Take fast food chain YUM!, for example. They have 8,000 outlets across China and half a million employees – almost overnight they had to move from a restaurant business to an online food delivery business. That involved practical logistics, navigating food safety issues – Chris says that he’s pleased that the agency was able to play its own small part in this massive undertaking. KFC, another Ogilvy China client, had to juggle looking after its 450,000 employees while pivoting and creating a frozen food delivery service, so that people could cook their fried chicken at home.
“We’ve done campaigns, we’ve done ads during this time of crisis but that’s not the heroic thing,” reflects Chris. “The heroic thing is how you get 200,000 people to suddenly deliver food to people’s houses. It’s something I’m more proud of than doing a campaign to educate people to wash their hands. That’s also important, obviously, but I do feel that in the kind of biggest two weeks when things were really bad I found it amazing how everyone rallied together to work together and figure out how to work together and do things that we had never done before. We wound up with new innovations and ways of working on the fly.”
With the benefit of hindsight, Chris can also identify a couple of areas where China and the Chinese advertising industry has been surprisingly lucky. When it came to timing, Wuhan was locked down on January 23rd, two days before Chinese New Year, January 25th. By this time all of the major festive campaigns were out the door and usually February is a quieter time for the local ad scene. The agency ended up with over a hundred members of staff stuck in Wuhan as they had gone to visit family over CNY, but most of the major projects had been completed in January.
And secondly, being the earliest hit, Chinese agencies have had a bit more breathing room when it comes to production. “While China was bad, everywhere else was not, so while China was on lockdown they could still shoot campaigns in Thailand or Taiwan. And now it’s the other way around, actually!” reveals Chris. “We’re now shooting campaigns for markets outside of China in China. All the production companies are back to work and production is possible again.”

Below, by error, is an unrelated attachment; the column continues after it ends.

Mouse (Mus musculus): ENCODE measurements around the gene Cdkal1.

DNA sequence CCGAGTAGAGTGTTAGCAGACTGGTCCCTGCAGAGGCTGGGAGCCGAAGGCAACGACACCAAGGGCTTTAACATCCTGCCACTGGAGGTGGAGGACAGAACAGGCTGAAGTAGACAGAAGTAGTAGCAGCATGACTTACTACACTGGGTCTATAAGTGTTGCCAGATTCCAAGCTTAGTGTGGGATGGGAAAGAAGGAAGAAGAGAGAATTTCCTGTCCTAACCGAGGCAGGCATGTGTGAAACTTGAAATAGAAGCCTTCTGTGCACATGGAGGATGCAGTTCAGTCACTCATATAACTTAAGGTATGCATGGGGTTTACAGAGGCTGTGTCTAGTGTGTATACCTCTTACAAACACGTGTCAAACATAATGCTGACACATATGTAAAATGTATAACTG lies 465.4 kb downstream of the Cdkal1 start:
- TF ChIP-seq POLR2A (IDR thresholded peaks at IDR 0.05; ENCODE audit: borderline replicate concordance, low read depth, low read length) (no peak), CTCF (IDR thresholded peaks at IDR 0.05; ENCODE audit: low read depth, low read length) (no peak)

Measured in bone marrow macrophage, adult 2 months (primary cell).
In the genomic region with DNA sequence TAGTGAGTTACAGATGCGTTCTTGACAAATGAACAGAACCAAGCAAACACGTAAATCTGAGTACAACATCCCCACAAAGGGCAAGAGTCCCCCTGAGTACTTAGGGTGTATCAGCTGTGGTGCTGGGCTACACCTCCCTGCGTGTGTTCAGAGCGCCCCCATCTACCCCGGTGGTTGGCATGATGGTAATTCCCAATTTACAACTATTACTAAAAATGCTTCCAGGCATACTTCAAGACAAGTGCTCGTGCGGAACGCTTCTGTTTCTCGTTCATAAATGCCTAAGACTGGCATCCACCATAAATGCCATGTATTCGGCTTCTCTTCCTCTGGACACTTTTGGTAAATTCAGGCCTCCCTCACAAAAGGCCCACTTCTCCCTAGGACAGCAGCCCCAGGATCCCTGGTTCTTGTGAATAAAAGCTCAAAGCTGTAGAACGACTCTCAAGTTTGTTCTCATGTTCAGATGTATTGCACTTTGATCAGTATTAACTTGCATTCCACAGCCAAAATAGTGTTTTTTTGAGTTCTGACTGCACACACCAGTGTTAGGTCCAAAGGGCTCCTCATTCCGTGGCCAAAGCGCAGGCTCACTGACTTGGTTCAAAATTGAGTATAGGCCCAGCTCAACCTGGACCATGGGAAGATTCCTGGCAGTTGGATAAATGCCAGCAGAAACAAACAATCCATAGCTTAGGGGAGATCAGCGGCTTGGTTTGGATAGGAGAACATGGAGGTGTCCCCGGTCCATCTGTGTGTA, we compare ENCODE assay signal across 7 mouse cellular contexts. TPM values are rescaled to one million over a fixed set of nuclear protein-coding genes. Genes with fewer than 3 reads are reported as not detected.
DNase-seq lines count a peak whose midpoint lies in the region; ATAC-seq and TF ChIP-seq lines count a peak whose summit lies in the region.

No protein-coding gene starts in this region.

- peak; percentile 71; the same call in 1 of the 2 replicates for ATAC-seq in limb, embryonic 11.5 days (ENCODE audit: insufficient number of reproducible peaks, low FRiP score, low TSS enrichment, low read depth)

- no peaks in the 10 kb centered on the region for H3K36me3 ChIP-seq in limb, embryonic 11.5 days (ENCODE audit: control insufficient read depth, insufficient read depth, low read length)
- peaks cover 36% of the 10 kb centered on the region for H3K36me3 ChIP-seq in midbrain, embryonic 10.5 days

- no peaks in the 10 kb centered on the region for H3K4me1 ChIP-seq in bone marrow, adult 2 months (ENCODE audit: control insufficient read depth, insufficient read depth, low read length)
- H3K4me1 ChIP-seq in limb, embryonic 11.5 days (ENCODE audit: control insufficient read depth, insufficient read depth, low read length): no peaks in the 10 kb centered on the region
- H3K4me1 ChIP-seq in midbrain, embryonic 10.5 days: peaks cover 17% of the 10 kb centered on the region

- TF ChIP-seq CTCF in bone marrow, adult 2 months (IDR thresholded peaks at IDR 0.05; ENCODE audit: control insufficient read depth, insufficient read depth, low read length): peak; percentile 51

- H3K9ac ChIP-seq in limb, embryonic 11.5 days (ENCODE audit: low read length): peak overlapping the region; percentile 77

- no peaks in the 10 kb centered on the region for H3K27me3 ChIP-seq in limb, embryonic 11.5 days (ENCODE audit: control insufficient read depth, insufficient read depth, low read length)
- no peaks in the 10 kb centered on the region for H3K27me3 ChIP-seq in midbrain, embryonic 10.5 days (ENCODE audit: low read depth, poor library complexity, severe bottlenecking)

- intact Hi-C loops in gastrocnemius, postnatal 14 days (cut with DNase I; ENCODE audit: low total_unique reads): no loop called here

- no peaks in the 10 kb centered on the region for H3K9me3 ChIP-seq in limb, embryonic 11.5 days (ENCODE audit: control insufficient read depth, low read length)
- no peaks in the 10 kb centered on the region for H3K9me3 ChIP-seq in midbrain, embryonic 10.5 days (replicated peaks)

Meanwhile, he predicts that Europe and the US might emerge from the crisis with a more dramatic evolution.
“I think, on the positive side, the leap that the Western world will make as a result of this will be a greater one,” says Chris, pointing to e-commerce as an example. “I think the big shift isn’t so much in the lack of companies offering e-commerce but consumers wanting to do it. Now they have no choice. One of the key learnings we had during SARS is you think human beings forget fast and once the crisis is over they go back to the old ways of doing things, but that didn’t happen in China. SARS was a moment in time where we saw a huge acceleration in digital services. I think in Europe and the US the same will happen now and at a bigger scale because the consumer demand will be there.”
In China, though, right now, people are desperate to return to some sort of normality – though in the back of everyone’s mind looms the shadow of the possibility that Covid-19 could come back. The government, says Chris, is keen to re-start the economy and, after two months of lockdown, people are keen to see their friends.
“I think people are keen to get back to normal as fast as possible,” says Chris. “I think everyone has, in the back of their head, the idea that’s not all done and over ,but the urge to go out and have a drink and have a dinner is probably greater than the fear of something happening again.
“Today is a big day in China because today is that day they have stopped the lockdown in Wuhan – they’re free to go wherever they want to again so we’ll see what happens in the next two weeks. You can clearly see that the Chinese government prioritises now the stimulation of the economy and things getting back to normal over everything else. They’re still very, very cautious over a second outbreak but they don’t want more campaigns about exhausted health workers; they want happy people, people going back shopping, spending money and having a good time.”
Photo by Sean Lim on Unsplash